Saturday, March 14, 2009

Comment on Belmont Club
"A politically exposed person"

There are two separate issues here (usually I do three so I am getting better,) First is the question as to whether there are any circumstances that justify the government either directly or through a regulated agent inquiring into a persons religious or political beliefs. The second issue is as to whether if there is any such justification there is a tinkers chance in hell that this procedure could achieve its desired purpose.

For the first question I must reluctantly hold that while the ideal is that people interact solely as functional objects, whose opinions regarding art, politics, religion or deportment are equally personal and irrelevant to the outsider except insofar as they are revealed in a commercial transaction, that can be presumed as lawful unless they produce an immediately unlawful effect, the reality is otherwise. Seventy eight years ago the American Secretary of State Henry Stimson could say that "Gentlemen did not read each other's mail." Maybe less than ten years ago we could still believe that one could only become a subject for a security inquiry by either a reasonable connection to a specific criminal investigation or by voluntarily submitting oneself to review for the purpose of obtaining a clearance for a job in the government. Now however the very speed of communications, the porosity of borders and the complexity of hostile conspiracies, make it important that we attempt to preemptively identify cases where otherwise routine financial or other communications could reveal either a link to an enemy network or a target that an enemy may seek to exploit.

The second question then becomes important. Let us say for argument that the government has a legitimate interest in knowing whether Mr Nelson is someone that al-Qaeda is likely to assassinate, producing a liability for the bank that he does business with and imposing a duty on the authorities to monitor him for his protection or to identify efforts to approach him or if he is the agent himself of a hostile power who seeks to use the banks to harm others. The problem is that this policy is clearly unlikely to achieve any useful purpose. First because the people executing it are either junior employees of the bank acting outside of their expertise and therefore likely to make a hash of it or low level employees of the government, think airport security, and likely to make a hash of anything.

In fact political pressures make it unlikely that any such program would be allowed to usefully target what would be called in Intelligence work the Essential Elements of Information needed to evaluate the threat. Indeed they are unlikely to target what a real threat could be. That is why the questions are not only badly asked but are not the result of an interrogation program that trains a professional to elicit useful information. No pro expects the bad guy to say on his bank application that he is a member of al-Qaeda or of the FSB, so if the question is thrown out it is buried, as a legal gotcha for later, among more useful questions. If profiling is needed, that is to find people likely to be collaborating with bin Laden's or other hostile agencies, then it may not be as crude as asking "Do you know any arabs or russians?" but it should be intended to find that out even if a fog of questions about "Are you a Tory and do you believe in Global Warming?" is wrapped around the topic. If the window dressing questions are to objectionable though they produce hostility and become self defeating.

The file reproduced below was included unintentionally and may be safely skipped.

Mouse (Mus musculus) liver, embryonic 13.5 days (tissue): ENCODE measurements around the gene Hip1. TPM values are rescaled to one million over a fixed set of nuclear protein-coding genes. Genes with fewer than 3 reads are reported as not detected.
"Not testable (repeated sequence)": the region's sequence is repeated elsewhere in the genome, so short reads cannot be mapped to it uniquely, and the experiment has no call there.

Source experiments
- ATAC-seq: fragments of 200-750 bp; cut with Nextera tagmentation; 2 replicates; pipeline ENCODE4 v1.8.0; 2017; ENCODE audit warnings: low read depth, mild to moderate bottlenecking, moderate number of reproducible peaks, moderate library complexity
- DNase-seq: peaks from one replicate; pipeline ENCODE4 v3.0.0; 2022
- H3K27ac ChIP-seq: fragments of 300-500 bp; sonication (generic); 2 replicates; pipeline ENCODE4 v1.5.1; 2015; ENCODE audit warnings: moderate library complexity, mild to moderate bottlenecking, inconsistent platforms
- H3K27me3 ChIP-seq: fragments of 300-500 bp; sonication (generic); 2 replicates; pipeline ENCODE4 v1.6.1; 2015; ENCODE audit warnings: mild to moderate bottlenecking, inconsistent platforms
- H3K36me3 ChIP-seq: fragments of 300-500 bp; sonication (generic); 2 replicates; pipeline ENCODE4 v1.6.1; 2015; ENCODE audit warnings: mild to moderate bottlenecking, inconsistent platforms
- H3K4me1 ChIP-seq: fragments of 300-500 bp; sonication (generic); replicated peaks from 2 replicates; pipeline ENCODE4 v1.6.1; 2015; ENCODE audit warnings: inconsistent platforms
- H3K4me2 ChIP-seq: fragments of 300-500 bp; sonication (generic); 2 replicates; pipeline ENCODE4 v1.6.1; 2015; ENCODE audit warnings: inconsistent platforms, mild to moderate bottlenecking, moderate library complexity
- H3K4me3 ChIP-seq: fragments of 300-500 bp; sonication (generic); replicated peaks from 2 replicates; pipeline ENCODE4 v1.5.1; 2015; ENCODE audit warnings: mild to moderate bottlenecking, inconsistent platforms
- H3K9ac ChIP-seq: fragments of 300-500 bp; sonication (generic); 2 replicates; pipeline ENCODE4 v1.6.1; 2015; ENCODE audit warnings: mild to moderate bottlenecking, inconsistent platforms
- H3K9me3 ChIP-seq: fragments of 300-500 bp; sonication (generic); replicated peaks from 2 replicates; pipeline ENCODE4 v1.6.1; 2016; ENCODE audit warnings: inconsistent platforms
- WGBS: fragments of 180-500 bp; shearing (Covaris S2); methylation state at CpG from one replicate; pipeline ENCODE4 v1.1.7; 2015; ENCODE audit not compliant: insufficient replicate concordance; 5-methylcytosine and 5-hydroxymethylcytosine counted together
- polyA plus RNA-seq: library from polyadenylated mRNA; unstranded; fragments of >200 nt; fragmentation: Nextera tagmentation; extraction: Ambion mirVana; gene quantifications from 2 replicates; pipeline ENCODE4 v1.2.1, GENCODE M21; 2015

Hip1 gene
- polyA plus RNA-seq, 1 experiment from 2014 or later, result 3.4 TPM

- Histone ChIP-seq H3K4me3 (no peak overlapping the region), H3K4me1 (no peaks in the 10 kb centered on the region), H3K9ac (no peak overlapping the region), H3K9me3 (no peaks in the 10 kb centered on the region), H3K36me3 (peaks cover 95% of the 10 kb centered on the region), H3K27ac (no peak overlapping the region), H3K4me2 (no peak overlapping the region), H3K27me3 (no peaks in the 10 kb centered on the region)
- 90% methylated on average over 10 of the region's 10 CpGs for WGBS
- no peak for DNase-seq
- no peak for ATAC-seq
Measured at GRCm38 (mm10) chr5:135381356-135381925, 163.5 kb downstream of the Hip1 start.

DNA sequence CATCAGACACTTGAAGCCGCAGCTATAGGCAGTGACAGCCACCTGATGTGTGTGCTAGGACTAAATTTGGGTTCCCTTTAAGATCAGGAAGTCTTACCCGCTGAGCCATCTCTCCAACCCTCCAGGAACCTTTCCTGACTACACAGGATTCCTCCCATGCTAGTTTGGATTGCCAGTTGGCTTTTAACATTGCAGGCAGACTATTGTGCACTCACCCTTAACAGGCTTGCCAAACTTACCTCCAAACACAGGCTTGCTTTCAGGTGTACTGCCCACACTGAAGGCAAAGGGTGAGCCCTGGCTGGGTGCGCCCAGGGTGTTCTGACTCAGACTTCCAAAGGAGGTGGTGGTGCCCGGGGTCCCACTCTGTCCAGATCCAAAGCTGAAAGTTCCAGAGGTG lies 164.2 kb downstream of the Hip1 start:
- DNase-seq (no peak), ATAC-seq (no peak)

Agreed, that is why I think that a set of very basic questions on the mass level, that could be reviewed with other indicators to select candidates worth a full interview by professionals, makes more sense. Bank Officers are not Intelligence or Law Enforcement Officers.

What questions might be useful as red flags?
Are You Or Any Of Your Immediate Family Or Close Associates senior officers or Directors of a corporation with gross revenue over $10,000,000?
AYOAOYIFOCA elected or appointed officials at the national level at sub-cabinet rank or higher?
AYOAOIYIFOCA military officers of senior (General officer or equivalent) rank?
AYOAOYIFOCA on an airline "No Fly" list or been asked to surrender a passport within the last 7 years?
AYOAOYIFOCA citizens or nationals of any of the following countries? (list to be reviewed)
Best for the last to simply require that a current passport be requested and checked as part of the opening an account process, with a question as to whether all foreign travel within the last 7 years is indicated.

No comments: